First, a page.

“Micro farming comes with its own unique set of challenges as production capacity will always be constrained to some extent by the footprint of my property,” Boeh tells me. “Rural farmers may have 10, 20, 100 acres to work with; I have to be conscious of every square foot. I am constantly working on strategies to reduce waste, increase efficiency, layer the use of space and refine crop selection… I find these challenges inspiring and worth- while.” Despite the challenges, Boeh is poised for and has experienced many successes. While quite a few urban farmers work on leased land within the city, Boeh owns her property in its entirety, and stresses the importance of keeping land available and undeveloped for farming use now and in the foreseeable future. “The more densely we develop the inner city, the more we lose potential urban farm land. The future of urban farming really depends on the preservation of some larger plots within the city to be protected from development.” For Boeh, however, the desire to save land goes far beyond just growing organic crops.
“I think urban farm enterprises are becoming an important addition to sustainable, localized food systems… [They’re] places where city folks can begin to interact with and experience where their food comes from in tangible ways at a scale that is accessible.”
In contrast to both Fox + Bear and The Side Yard, Zenger Farm, located on the far outskirts of SE Portland, is a bit larger of an operation. It’s also quite a bit older: the land that Zenger Farm occupies was part of a 320-acre donation land claim by sawmill operator William Johnson, who furnished lumber for some of Portland’s earliest homes during the mid-19th century. Eventually, the land was purchased in 1913 by Swiss dairy farmer Ulrich Zenger, where Zenger Farm gets its name. Yet even with such a rich history, Zenger Farm is constantly looking forward.
“Zenger Farm’s work is built on the pillars of education, access and empowerment. Annually, we educate 10,000 kids and families about how growing good food is possible anywhere, even in a city!” says development director Andrew Hogan.
“We teach people tips and practical tools to make cooking and eating with fresh, local produce a reality; we also teach people about their role in their local and regional food systems and ecosystems.” Four acres on the property are home to a variety of mixed vegetables and fruits, and also play home to laying hens, turkeys and honeybees, and everything grown and produced on the farm stays right here in Portland. While some might find this desire to keep things strictly local as insular, executive director at Zenger Mike Wenrick believes otherwise. “A robust food system where all people have access to the bounty of delicious crops is a regional value. We have vibrant farmers markets, great participation in CSA [Community Supported Agriculture] farms and innovative initiatives to ensure that low-income families can access farm-fresh produce from Portland- area farms.” Visitors young and old, in addition to enjoying Zenger’s bounty, can take classes, participate in camp and volunteer to help keep the farm running smoothly in all aspects. After all, as Hogan tells me, “we believe in nourishment as a basic human right and access to good food for all.”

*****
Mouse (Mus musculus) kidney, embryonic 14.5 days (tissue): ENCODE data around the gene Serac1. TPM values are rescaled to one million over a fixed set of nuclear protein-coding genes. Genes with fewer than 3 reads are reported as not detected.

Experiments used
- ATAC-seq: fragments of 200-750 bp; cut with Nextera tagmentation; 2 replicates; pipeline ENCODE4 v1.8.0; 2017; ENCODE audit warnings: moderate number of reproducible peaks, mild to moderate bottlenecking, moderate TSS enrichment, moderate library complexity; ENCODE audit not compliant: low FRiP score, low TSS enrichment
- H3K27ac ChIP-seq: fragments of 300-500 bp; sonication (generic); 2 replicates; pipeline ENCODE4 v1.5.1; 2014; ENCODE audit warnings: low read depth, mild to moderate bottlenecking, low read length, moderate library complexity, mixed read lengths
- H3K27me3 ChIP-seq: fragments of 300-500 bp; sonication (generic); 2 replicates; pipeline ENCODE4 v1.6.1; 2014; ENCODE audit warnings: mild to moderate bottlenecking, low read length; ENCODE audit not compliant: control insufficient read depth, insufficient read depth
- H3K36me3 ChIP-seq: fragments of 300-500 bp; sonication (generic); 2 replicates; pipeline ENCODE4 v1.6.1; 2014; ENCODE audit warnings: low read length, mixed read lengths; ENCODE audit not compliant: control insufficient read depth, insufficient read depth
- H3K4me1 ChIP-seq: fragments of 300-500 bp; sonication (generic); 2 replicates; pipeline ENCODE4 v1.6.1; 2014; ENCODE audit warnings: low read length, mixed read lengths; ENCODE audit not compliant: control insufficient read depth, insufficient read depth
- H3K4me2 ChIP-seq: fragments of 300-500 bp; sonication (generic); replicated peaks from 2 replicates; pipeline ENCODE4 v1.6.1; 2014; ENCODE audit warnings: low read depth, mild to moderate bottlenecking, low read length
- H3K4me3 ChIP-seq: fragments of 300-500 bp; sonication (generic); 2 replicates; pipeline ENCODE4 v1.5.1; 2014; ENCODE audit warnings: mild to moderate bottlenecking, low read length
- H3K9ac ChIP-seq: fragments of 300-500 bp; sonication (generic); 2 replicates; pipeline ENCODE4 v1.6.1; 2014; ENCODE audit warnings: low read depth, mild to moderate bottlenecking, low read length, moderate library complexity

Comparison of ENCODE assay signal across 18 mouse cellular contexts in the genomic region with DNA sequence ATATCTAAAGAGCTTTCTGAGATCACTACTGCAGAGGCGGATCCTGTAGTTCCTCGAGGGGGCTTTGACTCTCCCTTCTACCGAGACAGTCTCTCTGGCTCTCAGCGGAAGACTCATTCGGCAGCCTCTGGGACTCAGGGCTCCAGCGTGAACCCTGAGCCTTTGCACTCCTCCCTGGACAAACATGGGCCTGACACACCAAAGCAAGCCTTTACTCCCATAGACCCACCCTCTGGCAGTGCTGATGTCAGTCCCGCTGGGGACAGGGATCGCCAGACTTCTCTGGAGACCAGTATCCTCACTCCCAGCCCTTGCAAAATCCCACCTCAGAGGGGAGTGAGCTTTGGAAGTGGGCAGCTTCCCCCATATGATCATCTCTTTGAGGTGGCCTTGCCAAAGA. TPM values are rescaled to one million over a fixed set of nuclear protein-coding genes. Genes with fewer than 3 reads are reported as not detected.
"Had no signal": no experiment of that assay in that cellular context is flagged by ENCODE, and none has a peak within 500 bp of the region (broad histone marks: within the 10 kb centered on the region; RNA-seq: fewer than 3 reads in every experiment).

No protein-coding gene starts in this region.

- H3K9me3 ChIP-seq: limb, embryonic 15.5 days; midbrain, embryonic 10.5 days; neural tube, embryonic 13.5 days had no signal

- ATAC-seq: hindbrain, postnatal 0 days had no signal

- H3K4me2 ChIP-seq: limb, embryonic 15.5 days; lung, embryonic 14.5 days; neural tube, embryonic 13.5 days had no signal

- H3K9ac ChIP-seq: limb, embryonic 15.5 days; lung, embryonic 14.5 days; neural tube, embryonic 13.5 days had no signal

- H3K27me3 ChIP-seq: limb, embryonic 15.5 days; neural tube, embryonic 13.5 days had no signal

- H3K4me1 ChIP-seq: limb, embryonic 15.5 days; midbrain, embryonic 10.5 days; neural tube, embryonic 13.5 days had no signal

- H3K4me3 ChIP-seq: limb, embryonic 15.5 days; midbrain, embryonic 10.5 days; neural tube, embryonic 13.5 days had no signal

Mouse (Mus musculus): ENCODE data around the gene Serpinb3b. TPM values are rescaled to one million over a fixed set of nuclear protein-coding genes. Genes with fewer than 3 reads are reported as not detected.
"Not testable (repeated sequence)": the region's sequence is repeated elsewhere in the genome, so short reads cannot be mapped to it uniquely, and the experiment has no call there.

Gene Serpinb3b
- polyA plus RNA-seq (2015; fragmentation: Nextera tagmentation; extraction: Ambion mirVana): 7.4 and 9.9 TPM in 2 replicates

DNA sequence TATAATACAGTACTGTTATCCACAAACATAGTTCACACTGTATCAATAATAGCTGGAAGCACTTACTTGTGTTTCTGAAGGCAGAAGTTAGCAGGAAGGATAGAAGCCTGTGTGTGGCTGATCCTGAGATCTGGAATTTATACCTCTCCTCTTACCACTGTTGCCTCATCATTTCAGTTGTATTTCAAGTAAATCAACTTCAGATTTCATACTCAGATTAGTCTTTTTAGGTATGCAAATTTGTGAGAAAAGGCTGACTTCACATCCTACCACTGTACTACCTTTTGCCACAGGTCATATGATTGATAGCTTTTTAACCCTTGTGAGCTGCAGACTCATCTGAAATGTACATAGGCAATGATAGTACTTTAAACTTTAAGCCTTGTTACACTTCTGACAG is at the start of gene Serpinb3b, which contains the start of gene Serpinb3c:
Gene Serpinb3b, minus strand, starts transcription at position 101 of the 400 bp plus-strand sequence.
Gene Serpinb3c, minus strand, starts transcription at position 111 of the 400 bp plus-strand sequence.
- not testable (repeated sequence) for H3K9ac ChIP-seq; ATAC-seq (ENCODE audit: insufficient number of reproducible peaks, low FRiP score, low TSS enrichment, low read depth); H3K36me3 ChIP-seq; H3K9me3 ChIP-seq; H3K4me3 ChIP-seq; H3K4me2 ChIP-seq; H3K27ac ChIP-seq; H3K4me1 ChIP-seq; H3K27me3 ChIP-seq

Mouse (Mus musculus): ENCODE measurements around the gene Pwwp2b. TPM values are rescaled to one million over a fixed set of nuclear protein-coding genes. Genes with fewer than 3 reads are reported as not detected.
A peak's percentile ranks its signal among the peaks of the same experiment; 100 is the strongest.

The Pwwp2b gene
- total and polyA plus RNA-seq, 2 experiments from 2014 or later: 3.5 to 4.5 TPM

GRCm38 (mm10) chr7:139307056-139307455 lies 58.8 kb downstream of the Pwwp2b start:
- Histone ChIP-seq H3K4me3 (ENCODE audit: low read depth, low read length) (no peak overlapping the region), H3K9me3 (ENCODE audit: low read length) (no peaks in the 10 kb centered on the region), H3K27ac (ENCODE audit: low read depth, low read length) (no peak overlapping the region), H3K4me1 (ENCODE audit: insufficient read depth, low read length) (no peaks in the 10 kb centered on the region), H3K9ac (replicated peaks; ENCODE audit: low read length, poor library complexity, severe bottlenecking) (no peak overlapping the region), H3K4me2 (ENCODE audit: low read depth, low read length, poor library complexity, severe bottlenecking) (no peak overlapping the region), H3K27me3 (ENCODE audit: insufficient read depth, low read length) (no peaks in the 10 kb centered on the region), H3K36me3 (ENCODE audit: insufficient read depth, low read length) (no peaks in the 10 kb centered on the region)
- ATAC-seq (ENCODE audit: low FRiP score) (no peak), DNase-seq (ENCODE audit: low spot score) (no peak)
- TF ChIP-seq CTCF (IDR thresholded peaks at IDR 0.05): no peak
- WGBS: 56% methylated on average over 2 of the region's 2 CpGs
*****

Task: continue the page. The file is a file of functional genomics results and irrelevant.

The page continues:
Among other things, at least when it comes to urban farming, Portland is perhaps most famously known for its growing population of clucking, feathered residents. “Urban chickens,” as they are often called, are popping up in more and more backyards around the city, and perhaps no one is wiser to this than Robert Litt, author of “A Chicken in Every Yard,” as well as co-founder of Urban Farm Store in Southeast Portland with wife Hannah.